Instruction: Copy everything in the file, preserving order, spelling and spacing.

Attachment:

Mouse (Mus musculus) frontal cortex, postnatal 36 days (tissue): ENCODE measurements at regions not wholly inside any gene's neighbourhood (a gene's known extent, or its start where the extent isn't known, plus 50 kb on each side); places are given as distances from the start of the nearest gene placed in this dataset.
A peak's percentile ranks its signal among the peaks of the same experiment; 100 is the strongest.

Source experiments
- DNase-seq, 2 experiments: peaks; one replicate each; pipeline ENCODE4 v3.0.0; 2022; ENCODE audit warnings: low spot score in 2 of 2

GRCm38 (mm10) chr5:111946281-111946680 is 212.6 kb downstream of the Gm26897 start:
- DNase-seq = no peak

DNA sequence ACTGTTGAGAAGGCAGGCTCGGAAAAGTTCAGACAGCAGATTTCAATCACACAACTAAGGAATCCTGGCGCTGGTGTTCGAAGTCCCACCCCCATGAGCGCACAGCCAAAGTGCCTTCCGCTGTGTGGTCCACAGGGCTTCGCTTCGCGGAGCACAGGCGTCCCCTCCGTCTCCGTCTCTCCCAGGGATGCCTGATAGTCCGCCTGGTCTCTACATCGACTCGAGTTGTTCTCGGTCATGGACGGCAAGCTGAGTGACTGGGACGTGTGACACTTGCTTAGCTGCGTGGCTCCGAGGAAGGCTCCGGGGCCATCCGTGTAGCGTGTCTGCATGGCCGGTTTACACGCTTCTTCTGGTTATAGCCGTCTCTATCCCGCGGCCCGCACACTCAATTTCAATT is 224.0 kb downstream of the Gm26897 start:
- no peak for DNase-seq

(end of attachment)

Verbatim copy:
Mouse (Mus musculus) frontal cortex, postnatal 36 days (tissue): ENCODE measurements at regions not wholly inside any gene's neighbourhood (a gene's known extent, or its start where the extent isn't known, plus 50 kb on each side); places are given as distances from the start of the nearest gene placed in this dataset.
A peak's percentile ranks its signal among the peaks of the same experiment; 100 is the strongest.

Source experiments
- DNase-seq, 2 experiments: peaks; one replicate each; pipeline ENCODE4 v3.0.0; 2022; ENCODE audit warnings: low spot score in 2 of 2

GRCm38 (mm10) chr5:111946281-111946680 is 212.6 kb downstream of the Gm26897 start:
- DNase-seq = no peak

DNA sequence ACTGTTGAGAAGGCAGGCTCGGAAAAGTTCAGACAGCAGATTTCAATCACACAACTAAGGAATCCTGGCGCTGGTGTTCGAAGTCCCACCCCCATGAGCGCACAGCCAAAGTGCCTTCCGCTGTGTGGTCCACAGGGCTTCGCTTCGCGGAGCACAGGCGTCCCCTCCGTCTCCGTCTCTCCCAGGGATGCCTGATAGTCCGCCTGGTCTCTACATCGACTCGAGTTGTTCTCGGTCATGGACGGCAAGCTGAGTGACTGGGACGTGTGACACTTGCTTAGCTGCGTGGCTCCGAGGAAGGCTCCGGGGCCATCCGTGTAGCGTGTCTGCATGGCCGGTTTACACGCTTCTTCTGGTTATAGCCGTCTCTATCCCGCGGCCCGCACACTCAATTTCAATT is 224.0 kb downstream of the Gm26897 start:
- no peak for DNase-seq